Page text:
Tracking sales, material costs, labor costs, and overhead provides the information that managers need to make intelligent decisions and make their company successful. Some variation in the numbers is normal, and it would not be cost effective to investigate every fluctuation. Factors that managers consider when deciding whether to investigate a variance are size, recurrence, trend, controllability, and whether the change is favorable (Kinney & Raiborn, 2012).First, the size of the variation is an obvious concern. It should fall outside what is considered the normal range, and should also be large enough to make an analysis worth the time and effort. The size of the variation is considered in context, often as a percentage of the standard. Second, the variation should recur, that is, it should not be a one-time event that never happens again, because that would also not be cost effective to investigate. Third, it is important to observe whether the variation is a trend. The appearance of a trend, particularly a negative one, would justify an earlier investigation targeted at preventing the problem from getting worse. Fourth, controllability is essential.
An analysis of variance is a business decision and assumes that the information will be useful and will contribute to the company’s success. If the variation is not under the company’s control, then time spent studying it would be wasted. And fifth, whether the variation is favorable or unfavorable is an important factor in deciding whether to pursue an investigation. Studying favorable variations may yield information on how to improve processes, but unfavorable variations are much more likely to be investigated. Favorable variations may not justify the time and expense. This supports management by exception, which means that managers can quickly spot problems and address them while ignoring everything that is going well. Instead of wading through information on what is going right, they can quickly focus on areas that need attention.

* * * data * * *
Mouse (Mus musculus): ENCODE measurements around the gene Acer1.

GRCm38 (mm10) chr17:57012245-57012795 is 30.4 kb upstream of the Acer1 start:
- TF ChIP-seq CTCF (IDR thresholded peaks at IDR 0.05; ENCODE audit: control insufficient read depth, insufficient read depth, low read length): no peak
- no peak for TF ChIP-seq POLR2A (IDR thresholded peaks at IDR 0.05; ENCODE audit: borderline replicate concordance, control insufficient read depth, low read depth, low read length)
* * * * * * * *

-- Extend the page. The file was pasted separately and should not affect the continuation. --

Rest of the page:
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    References
  • Kinney, M. R., & Raiborn, C. A. (2012). Cost accounting: Foundations and evolutions. Cengage Learning.